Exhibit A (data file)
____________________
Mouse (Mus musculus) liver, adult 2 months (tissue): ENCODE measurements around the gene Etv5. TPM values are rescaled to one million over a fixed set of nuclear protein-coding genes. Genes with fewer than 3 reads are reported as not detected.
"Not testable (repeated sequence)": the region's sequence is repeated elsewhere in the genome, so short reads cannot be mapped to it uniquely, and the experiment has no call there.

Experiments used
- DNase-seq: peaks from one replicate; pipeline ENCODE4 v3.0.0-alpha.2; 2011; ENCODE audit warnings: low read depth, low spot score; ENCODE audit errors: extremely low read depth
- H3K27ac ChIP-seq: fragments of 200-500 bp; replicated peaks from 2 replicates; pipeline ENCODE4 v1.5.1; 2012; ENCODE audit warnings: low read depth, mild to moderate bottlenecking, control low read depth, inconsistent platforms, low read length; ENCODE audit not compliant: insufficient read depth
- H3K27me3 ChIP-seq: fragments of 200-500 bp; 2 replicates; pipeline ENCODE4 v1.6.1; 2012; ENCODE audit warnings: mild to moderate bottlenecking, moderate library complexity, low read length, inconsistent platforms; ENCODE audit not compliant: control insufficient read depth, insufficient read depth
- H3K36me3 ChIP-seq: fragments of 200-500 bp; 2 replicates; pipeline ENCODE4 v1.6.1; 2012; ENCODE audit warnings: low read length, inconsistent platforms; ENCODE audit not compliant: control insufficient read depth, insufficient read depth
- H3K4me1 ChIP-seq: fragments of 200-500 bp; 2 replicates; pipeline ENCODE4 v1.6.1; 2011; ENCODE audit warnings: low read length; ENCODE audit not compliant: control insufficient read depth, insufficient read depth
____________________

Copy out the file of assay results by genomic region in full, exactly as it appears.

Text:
Mouse (Mus musculus) liver, adult 2 months (tissue): ENCODE measurements around the gene Etv5. TPM values are rescaled to one million over a fixed set of nuclear protein-coding genes. Genes with fewer than 3 reads are reported as not detected.
"Not testable (repeated sequence)": the region's sequence is repeated elsewhere in the genome, so short reads cannot be mapped to it uniquely, and the experiment has no call there.

Experiments used
- DNase-seq: peaks from one replicate; pipeline ENCODE4 v3.0.0-alpha.2; 2011; ENCODE audit warnings: low read depth, low spot score; ENCODE audit errors: extremely low read depth
- H3K27ac ChIP-seq: fragments of 200-500 bp; replicated peaks from 2 replicates; pipeline ENCODE4 v1.5.1; 2012; ENCODE audit warnings: low read depth, mild to moderate bottlenecking, control low read depth, inconsistent platforms, low read length; ENCODE audit not compliant: insufficient read depth
- H3K27me3 ChIP-seq: fragments of 200-500 bp; 2 replicates; pipeline ENCODE4 v1.6.1; 2012; ENCODE audit warnings: mild to moderate bottlenecking, moderate library complexity, low read length, inconsistent platforms; ENCODE audit not compliant: control insufficient read depth, insufficient read depth
- H3K36me3 ChIP-seq: fragments of 200-500 bp; 2 replicates; pipeline ENCODE4 v1.6.1; 2012; ENCODE audit warnings: low read length, inconsistent platforms; ENCODE audit not compliant: control insufficient read depth, insufficient read depth
- H3K4me1 ChIP-seq: fragments of 200-500 bp; 2 replicates; pipeline ENCODE4 v1.6.1; 2011; ENCODE audit warnings: low read length; ENCODE audit not compliant: control insufficient read depth, insufficient read depth